Rain in the Desert

The View From My Front Door

The View From My Front Door

It rained and rained this weekend.  While that may be the norm where you live, out here, it is unusual.  Here in The West, we have learned to appreciate each drop of moisture.  When you live in the high dessert, every droplet of precious rain is a life-giving force for every blade of pasture grass.  Every Ponderosa pine tree sends roots deep into our parched soil — those magnificent specks of green that so beautifully dot our often brown desert landscape — every one of these drink heavily during these times of plenty because more often than not, the desert lives in the reality that these seasons of plenty are quite rare.

People living in the high desert know that only God can send us healing rain and plentiful snow showers. Often in the spring we get heavy, late wet snowfalls.  In fact, we pray for them because we understand that they feed and nourish our delicate ecosystem.  Without these inconveniencing snowfalls, our reservoirs would dry up — water could not be sent downhill to the ranchers and farmers — crops die — livestock fails and the earth begins to crack before summer even arrives.

In early Spring, the green tint of budding meadows is often seen lying below snow-capped ridges and peaks, just as it was this past weekend.  It’s a painting of a sharp contrasts– a mixture of fury and warmth come alive.  It’s beautiful.

You might think the desert is a very difficult place to live but it’s not.  The truth is, for those of us who live here, we are in constant awe of the beauty and majesty that co-exists in our mountain desert climate.  We more acutely see our need.  We more clearly can see the hand of God, not only in the physical beauty of the landscape, but in His provision for that landscape.  We more easily thank God for that provision.

The desert toughens you.  It makes you long for the source of clear, fresh water.  It creates a hunger and a desire for the really important things of life.

Thankfully, out here in The West, our desert climate lies beneath tall, thundering mountains covered with a seasonal snow pack that gradually trickles down into our barren land.  Rain is scarce, but God has enabled man to harness these frigid waters.  Civilization is able to store them for times of extreme parchment.  God has provided.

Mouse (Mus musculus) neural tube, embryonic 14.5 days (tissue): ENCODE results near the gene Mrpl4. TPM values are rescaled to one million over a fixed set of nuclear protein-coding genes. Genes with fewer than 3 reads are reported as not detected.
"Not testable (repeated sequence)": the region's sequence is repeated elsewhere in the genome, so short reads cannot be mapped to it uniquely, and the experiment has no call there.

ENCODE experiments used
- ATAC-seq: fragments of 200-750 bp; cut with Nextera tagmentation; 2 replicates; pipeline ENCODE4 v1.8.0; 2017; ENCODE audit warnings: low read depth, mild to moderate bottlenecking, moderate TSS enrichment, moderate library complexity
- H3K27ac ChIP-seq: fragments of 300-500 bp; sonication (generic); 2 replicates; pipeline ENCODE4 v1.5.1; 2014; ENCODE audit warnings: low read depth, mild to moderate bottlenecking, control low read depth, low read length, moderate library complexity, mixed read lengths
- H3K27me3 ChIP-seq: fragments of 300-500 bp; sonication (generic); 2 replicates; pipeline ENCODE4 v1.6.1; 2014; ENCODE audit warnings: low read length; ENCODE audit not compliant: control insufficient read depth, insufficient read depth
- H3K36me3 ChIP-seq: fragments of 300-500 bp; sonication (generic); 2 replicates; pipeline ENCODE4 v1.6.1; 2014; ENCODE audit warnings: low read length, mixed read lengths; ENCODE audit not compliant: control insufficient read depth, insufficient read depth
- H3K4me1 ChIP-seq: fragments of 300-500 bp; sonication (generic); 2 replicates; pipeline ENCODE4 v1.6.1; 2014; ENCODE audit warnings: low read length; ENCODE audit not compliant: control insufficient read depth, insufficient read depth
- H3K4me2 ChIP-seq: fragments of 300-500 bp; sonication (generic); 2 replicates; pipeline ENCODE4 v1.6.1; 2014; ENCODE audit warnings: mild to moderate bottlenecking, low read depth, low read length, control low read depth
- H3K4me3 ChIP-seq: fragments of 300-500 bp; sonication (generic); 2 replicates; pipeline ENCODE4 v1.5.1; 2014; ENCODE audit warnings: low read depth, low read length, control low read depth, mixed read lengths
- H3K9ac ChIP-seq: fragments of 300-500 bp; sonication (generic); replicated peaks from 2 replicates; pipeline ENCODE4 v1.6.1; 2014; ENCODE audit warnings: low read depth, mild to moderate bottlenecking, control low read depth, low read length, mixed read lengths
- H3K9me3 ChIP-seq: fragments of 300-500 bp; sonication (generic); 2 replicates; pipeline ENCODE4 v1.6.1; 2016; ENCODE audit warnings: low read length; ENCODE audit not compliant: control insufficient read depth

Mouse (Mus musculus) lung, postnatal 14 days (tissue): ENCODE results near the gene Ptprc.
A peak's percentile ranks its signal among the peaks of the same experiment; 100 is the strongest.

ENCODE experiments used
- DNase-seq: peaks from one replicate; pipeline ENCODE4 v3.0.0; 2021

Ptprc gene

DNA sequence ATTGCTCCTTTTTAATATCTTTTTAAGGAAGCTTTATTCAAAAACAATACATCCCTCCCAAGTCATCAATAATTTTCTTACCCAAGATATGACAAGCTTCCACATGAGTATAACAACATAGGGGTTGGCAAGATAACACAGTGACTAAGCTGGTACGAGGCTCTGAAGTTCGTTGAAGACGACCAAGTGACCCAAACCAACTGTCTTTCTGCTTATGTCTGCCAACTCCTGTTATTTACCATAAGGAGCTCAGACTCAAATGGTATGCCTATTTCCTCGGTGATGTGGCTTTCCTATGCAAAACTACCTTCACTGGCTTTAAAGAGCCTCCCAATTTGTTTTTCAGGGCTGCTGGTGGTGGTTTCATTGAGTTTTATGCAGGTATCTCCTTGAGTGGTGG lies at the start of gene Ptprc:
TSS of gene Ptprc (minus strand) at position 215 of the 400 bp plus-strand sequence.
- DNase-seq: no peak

Still, we long for our provision to be easier.  We want it hand-delivered and easily packaged.  There’s nothing wrong with longing for the source of nourishment to come home to us.  We need it.  We crave it.  In fact, it is essential to our very being.

Isn’t it ironic that God has even done this for us?  We long for our Father.  He’s our source.  He is.  He alone reaches down to us, even when we are unfaithful and lazy.  We choose not to rest in His sufficiency which He has poured down upon us.  We often fail to listen — yet He’s there as He promised He would be!  We push Him aside and in essence create our own personal desert simply because we prefer to be the ones who walk up towards Him.  We desire to meet Him on our terms.  We too easily turn on the tap water and expect man’s provision to be enough.  But it’s not enough.

It’s not enough because our soul longs for its Creator.  Our very being knows God is just waiting for us to listen to what He’s already said — to tap into His strength and encouragement.  Like the Ponderosa Pine, we must desire to develop deep roots that soak in every drop of nourishment falling towards us so that during times of famine, we survive and indeed thrive.

As a deer longs for streams of water,
so I long for you, O God!
I thirst for God,
for the living God.

Psalm 42:1-2

It’s a good thing we don’t have to physically thirst here in the desert West.  The water comes to us — we don’t have to perform any great work to achieve it.  Isn’t it like that with our eternal Father?    We don’t have to thirst.  He has promised to comfort and to guide us – and He does.  Are we listening? Psalm 42 continues to say:

One deep stream calls out to another at the sound of your waterfalls;
all your billows and waves overwhelm me.
By day the LORD decrees his loyal love,
and by night he gives me a song,
a prayer to the living God.

Psalm 42:7-8

I find it particularly amazing that God has decreed His loyal love — He alone is able to make our heart sing in the middle of the desert.  He alone allows us to be able to pray to the source.  It is nothing we do of our own accord.  Left up to ourselves, we would be a perpetual desert, always longing for God, but never finding Him.

It’s a reason to give thanks today, wouldn’t you say?


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